Few people notice in the newspaper columns of 1863 the report of the death of Philip Nolan. Few people would have recognized his name, in fact, for since 1817, Nolan’s name had never been mentioned in public by any naval officer, and the records concerning his case had been destroyed by fire years before his death.
As a young officer in Texas, Nolan meets Aaron Burr and becomes involved in Burr’s infamous plot against the United States government. When Burr’s treason is revealed and the rebels are brought to trial, Nolan is indicted along with some of the lesser figures of the plot. Asked at his trial whether he had any statement to make concerning his loyalty to the United States, Nolan, in a frenzy, curses the name of his country. Shocked, Colonel Morgan, who is conducting the court-martial, sentences Nolan never again to hear the name of his native land.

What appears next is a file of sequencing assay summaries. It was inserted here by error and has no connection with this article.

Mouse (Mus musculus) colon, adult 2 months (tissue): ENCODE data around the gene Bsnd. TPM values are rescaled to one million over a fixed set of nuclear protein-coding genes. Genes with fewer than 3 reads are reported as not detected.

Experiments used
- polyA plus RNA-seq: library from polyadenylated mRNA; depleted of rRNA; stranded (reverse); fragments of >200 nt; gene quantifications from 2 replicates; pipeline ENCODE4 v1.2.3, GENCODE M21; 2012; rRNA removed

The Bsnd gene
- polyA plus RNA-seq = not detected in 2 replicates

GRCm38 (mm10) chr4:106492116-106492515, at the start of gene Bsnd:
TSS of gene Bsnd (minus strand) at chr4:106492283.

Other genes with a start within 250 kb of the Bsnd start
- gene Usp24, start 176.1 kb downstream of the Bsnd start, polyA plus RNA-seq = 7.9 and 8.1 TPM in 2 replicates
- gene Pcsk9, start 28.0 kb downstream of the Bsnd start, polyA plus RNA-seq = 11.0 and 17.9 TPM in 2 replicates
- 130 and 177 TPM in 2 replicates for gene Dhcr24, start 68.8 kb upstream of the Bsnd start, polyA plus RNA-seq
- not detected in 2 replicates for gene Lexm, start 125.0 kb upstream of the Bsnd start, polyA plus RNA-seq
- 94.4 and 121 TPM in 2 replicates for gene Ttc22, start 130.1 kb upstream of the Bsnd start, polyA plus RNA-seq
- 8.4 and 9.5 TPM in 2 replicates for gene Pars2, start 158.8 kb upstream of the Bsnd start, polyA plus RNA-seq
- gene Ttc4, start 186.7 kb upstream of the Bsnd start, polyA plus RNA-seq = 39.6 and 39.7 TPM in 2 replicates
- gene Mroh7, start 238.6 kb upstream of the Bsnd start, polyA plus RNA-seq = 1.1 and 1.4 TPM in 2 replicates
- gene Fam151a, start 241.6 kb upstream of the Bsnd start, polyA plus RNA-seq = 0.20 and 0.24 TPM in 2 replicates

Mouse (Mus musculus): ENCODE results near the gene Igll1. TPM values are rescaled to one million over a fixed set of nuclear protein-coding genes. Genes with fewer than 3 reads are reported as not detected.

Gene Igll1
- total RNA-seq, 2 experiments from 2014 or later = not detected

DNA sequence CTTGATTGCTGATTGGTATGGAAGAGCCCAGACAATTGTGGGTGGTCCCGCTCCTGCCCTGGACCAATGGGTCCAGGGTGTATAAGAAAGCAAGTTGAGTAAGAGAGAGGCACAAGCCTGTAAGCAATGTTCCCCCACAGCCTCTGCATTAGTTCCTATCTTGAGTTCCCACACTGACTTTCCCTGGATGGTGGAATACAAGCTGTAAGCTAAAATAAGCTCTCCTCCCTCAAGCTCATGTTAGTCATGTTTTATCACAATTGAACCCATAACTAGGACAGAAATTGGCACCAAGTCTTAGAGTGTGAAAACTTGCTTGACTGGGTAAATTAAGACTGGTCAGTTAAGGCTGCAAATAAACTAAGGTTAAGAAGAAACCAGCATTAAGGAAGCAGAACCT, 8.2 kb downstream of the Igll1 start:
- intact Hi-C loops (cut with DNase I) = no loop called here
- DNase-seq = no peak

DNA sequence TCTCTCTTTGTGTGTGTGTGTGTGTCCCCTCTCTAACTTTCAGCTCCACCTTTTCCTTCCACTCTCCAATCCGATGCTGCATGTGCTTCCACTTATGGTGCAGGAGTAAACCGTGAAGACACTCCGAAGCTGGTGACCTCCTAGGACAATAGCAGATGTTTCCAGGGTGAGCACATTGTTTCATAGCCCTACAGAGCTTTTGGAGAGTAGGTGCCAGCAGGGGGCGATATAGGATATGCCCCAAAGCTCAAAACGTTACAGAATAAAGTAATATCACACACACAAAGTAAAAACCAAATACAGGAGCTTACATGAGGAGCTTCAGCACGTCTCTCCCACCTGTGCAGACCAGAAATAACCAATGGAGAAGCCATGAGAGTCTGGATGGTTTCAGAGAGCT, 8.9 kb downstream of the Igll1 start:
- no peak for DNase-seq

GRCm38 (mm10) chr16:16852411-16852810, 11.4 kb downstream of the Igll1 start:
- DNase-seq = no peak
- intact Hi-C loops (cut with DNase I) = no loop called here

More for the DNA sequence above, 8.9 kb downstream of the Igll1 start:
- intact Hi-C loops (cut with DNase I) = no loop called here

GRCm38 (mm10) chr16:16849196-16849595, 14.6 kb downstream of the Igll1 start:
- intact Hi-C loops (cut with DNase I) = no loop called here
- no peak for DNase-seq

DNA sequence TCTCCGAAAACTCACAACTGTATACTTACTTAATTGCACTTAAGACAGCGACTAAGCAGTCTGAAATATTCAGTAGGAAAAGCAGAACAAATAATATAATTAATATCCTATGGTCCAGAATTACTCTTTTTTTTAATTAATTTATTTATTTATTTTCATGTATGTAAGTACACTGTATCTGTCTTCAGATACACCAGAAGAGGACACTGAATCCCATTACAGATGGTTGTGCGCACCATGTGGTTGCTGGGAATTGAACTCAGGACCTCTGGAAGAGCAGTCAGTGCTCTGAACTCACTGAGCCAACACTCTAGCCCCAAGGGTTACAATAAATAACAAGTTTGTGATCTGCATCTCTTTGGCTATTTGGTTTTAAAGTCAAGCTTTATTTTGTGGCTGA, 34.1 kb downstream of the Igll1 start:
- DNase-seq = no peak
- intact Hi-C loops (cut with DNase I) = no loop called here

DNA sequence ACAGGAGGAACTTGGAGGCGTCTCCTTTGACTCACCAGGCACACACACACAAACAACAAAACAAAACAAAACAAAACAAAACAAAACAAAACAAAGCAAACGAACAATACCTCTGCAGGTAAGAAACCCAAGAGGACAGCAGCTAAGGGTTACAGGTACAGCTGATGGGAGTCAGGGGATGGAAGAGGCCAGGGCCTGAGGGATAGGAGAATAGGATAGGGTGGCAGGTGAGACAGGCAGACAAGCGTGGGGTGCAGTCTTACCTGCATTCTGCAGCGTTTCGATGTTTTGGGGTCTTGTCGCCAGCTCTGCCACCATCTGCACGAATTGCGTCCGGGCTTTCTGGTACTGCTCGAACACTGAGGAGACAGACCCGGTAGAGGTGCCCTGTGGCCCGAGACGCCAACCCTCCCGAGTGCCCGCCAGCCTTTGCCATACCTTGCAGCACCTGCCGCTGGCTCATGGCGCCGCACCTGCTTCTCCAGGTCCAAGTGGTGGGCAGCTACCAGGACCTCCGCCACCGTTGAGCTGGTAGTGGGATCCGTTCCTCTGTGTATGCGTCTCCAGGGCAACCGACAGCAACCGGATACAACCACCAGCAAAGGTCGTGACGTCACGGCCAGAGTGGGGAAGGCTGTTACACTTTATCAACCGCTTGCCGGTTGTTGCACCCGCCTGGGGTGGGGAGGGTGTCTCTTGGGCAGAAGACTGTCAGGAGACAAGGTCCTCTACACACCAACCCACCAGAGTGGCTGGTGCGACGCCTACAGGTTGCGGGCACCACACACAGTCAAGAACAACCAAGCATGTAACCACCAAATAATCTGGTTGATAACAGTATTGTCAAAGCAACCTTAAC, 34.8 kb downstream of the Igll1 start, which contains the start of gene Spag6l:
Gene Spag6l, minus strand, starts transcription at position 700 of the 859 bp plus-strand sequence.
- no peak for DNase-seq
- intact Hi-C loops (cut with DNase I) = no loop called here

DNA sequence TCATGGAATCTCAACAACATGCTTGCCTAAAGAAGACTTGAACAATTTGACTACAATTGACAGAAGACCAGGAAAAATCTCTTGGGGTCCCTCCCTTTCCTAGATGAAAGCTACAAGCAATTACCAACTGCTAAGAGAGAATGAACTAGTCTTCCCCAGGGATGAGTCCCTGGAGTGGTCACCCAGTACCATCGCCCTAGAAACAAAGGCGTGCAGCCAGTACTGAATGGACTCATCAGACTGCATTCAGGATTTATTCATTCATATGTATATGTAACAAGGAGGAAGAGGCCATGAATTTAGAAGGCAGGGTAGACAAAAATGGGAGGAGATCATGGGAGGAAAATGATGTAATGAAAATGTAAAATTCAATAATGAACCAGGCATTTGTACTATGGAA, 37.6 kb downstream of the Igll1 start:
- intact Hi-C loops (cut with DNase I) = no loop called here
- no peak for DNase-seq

The secretary of the U.S. Navy is requested to place the prisoner aboard a naval ship with a letter to the captain explaining Nolan’s peculiar punishment. For the remainder of his life, Nolan and this letter go from one ship to another, Nolan traveling alone, speaking only to officers who guard their country’s name from his ears. None of the officers want to have him around because his presence prevents any talk of home or of politics. Once in a while, he is invited to the officers’ mess, but most of the time, he eats alone under guard. Because he wears a U.S. Army uniform with perfectly plain buttons, he becomes known as Plain Buttons.
The periodicals and books he reads have been edited to delete any naming of or allusion to the United States. One incident is marked well by those who witnessed it. Some officers had been gathered on deck one day reading aloud to one another Sir Walter Scott’s Lay of the Last Minstrel. When it came his turn, Nolan took up the poem at the section that contained the lines, “This is my own, my native land!” He colored, choked, and threw the book into the water as he ran to his room. He did not emerge for two months.
Nolan alters considerably as time passes, and he loses the bragging air of unconcern he had assumed at first. After the incident of the poem, he becomes shy and retiring, conversing with few people and staying in his quarters most of the time. He is transferred from ship to ship, never coming closer than one hundred...
(The entire section is 973 words.)